February 1, 2013

Shop With Your Heart in Mind

One in four, or almost 80 million Americans, have some form of heart disease. It is the number one killer disease in America, and up to half of those deaths could be prevented with changes in lifestyle, with diet leading the troops. February is American Heart Month.  The guidelines for shopping for heart-healthy foods are simple and can be distilled down to three:

1. Fat:  Cut out the bad and add the good: It’s not so much fat, but the type of fat that can either raise or lower your risk for heart disease. Cut back as far as you can on the “bad” fats, the artery-clogging saturated fats and trans fats, while adding the “good” fats in moderation to your diet, such as the fish oils, especially DHA, and the monounsaturated oils in olive oil, nuts, and avocados.

2. Produce: Load the plate with colorful fruits and vegetables.

3. Fiber: Go for the 100% whole grain, legumes, and other fiber-rich foods.

Yellow PepperWhere do we start on your shopping spree? Fruits and vegetables should make up half of you shopping. You need 8+ servings of colorful fruits and vegetables every day, which supply fiber to lower cholesterol, vitamins to lower a chemical in the blood called homocysteine, and antioxidants to protect your arteries from damage associated with atherosclerosis. Few topics in nutrition are black and white, but when it comes to produce 1,000s of studies spanning decades of research repeatedly and consistently show that the more produce people consume, the lower their risk for all age-related diseases, including heart disease. Stick with the colorful ones, since the antioxidants are in the pigment…the more pigment, the more antioxidants, including spinach, sweet potatoes, oranges, bagged romaine lettuce, broccoli. tofu,.etc. Buy produce in different stages of ripeness so they are ready to eat when you are. Don’t forget the garlic and lemon, two heart-healthy flavors. And, for those really serious about lowering their cholesterol, throw in a box or two of tofu, since soy helps lower heart disease risk. Frozen plain vegetables are good, too. They are just, if not more, nutritious than fresh. Load your freezer with green peas, green beans, broccoli, carrots, chopped spinach, etc.  Another way to get your vegetables is to drink them! A large glass of tomato juice provides 2 servings of vegetables! If you choose Langers Tomato Juice Plus with Fruitflow, you get a double benefit, since Fruitflow improves blood flow within less than 2 hours of drinking it and the improvement in circulation lasts for 12 hours!

Now onto the meat department. Select chicken breast without the skin, ground turkey breast meat, extra-lean red meats with 7% or less fat by weight, and of course, fatty fish such as salmon. The American Heart Association recommends at least 2 servings a week of omega-3 rich seafood to prevent irregular heartbeat (arrhythmia), blood clots, clogged arteries, and high triglyceride levels. The omega-3s also might help reduce inflammation in blood vessels associated with atherosclerosis. If you can’t afford or don’t like fish, are vegetarian, or are concerned about pesticides and mercury in fish, look for foods that are fortified with a plant-based, contaminant-free DHA that also are easy to fit into your daily routine, such as milk, yogurt, bars, juices, etc. Aim for at least 200 milligrams of DHA a day.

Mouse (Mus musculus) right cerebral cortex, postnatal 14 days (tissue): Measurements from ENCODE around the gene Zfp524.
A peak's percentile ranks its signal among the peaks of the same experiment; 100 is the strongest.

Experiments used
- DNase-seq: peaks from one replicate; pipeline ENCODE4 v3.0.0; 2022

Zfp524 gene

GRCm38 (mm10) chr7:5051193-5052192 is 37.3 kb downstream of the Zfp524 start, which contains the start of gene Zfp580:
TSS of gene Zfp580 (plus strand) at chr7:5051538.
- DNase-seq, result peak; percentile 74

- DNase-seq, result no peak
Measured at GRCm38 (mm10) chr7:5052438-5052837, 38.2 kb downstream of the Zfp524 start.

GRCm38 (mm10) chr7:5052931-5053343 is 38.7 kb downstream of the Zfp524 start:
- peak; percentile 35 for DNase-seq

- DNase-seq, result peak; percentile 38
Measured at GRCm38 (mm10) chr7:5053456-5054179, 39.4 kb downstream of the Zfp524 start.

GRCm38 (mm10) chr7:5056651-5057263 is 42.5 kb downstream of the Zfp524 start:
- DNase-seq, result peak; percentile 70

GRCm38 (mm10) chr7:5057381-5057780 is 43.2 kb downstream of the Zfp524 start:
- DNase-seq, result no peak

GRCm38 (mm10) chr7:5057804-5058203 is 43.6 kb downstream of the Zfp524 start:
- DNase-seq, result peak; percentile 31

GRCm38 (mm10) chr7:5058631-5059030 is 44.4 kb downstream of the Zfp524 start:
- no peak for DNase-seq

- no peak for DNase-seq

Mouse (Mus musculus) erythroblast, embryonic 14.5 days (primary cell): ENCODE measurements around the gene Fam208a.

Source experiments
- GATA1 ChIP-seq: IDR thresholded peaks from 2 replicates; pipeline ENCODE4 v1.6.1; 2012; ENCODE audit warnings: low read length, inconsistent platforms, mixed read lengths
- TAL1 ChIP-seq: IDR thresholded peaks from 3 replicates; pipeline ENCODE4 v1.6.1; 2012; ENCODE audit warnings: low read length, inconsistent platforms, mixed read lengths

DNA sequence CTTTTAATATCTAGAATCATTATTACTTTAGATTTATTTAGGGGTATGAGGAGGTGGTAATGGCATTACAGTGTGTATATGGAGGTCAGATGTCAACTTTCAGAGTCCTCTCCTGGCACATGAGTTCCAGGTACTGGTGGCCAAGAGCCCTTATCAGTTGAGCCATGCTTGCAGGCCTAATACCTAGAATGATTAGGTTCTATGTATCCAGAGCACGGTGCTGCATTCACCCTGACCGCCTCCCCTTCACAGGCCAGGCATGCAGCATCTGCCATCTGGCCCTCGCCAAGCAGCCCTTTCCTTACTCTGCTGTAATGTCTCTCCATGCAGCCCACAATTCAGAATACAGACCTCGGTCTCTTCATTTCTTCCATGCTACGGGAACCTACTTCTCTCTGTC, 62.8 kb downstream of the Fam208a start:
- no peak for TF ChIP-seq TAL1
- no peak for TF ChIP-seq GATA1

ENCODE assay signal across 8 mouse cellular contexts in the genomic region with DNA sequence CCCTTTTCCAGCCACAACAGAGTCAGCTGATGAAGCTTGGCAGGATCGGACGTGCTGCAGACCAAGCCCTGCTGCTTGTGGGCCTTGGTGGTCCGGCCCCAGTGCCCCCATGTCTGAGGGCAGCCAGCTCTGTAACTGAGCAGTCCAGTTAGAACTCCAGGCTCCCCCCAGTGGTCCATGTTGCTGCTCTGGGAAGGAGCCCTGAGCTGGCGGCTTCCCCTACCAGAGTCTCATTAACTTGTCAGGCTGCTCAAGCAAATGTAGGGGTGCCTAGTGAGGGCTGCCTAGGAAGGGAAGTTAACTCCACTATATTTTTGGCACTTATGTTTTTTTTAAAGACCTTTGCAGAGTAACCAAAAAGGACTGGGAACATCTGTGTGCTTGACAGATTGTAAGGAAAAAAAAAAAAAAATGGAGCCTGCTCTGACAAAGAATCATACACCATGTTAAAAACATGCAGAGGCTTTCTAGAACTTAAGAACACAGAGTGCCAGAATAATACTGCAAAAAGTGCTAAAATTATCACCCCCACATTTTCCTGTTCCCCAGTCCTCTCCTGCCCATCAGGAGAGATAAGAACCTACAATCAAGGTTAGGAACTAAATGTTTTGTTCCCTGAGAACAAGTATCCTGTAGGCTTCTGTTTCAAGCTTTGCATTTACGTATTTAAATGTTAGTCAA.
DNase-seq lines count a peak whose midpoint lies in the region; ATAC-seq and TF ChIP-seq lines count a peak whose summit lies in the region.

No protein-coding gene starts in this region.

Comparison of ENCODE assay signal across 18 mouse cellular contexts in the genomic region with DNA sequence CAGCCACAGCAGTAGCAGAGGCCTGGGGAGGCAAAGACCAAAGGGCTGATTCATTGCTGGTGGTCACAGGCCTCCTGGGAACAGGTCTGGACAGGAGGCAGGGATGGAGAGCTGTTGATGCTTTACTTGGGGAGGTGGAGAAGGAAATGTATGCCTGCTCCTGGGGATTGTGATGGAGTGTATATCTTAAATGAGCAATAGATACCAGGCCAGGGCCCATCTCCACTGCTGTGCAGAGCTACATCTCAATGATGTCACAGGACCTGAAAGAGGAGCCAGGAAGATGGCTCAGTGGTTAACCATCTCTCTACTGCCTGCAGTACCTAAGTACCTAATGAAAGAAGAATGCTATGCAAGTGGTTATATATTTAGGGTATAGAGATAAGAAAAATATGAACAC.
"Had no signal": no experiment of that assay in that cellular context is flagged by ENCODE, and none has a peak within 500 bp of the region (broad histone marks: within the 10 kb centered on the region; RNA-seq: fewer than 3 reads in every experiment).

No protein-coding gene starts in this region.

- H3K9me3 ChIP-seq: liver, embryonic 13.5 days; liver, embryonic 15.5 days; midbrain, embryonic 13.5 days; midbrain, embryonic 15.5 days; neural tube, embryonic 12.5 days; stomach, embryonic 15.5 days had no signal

What about the dairy case?  Most people know to choose low-fat milk, but be sure it is 1% low-fat. The 2% milk is not much different in its fat content from whole milk. Nonfat is best of course, or buy both 1% and nonfat and mix them yourself. Cheese now surpasses meat as the #1 source of saturated fat in the diet. Choose either low-fat options, or select full-flavor cheese, such as sharp cheddar, then grate small amounts of it into recipes.You can use less and get more flavor than if you chose regular cheddar. Also, purchase liquid egg substitutes, margarine with stanols and sterols known to help lower blood cholesterol levels (however, you’ll need to consume 3 Tablespoons daily to get enough stanols to lower cholesterol levels..and the calories can add up), fat-free sour cream, fat-free cream cheese, and nonfat plain yogurt, preferably ones fortified with vitamin D, since this vitamin shows promise in lowering heart disease and stroke risk..

BreadFinally, in the bakery, purchase only breads and baked items that say “100% whole wheat” or “100% whole grain.” Otherwise, even if the label says whole, it is likely to be made with refined wheat flour, which is just white flour.

Will eating well really make a difference? Absolutely! Studies, including ones from the University of Toronto, have found that after one month of eating healthfully, people lowered their cholesterol by 29%, which is what you would expect from taking statin medications! While the statin medications come with a load of potential side effects, from nausea and headaches to liver failure, the only side effect of eating a heart-healthy diet is you may lose a few pounds and live longer. On a personal note, my cholesterol shot up after menopause, but by making a few of the food choices I’ve just mentioned, I got it back down to optimal levels – no medications for me!!

Just Do This Today

When choosing processed foods in a can, bottle, bag, or box, consider these heart-healthy guidelines:

1. Key words: Look for key packaging clues, such as the word “healthy” in the title of a food, such as Healthy Request or Healthy Choice items, including soups and frozen entrees. Also look for foods that have the American Heart Association’s heart-check mark. To quality for this word or mark, a food must be low in fat and saturated fat, contain limited amounts of cholesterol and sodium, and also must provide at least 10% of one or more vitamins, minerals, or fiber.

2. Read labels: Choose foods that have no more than 1 gram of saturated fat for every 100 calories. On the other hand, don’t be fooled by words like “cholesterol-free” or “low-fat,” since these eye-catchers often are more hype than help. For example, a peanut butter that says it is “cholesterol-free” means nothing, since no peanut butter contains cholesterol. Always go to the back of the container and check both the nutritional panel and the ingredients list.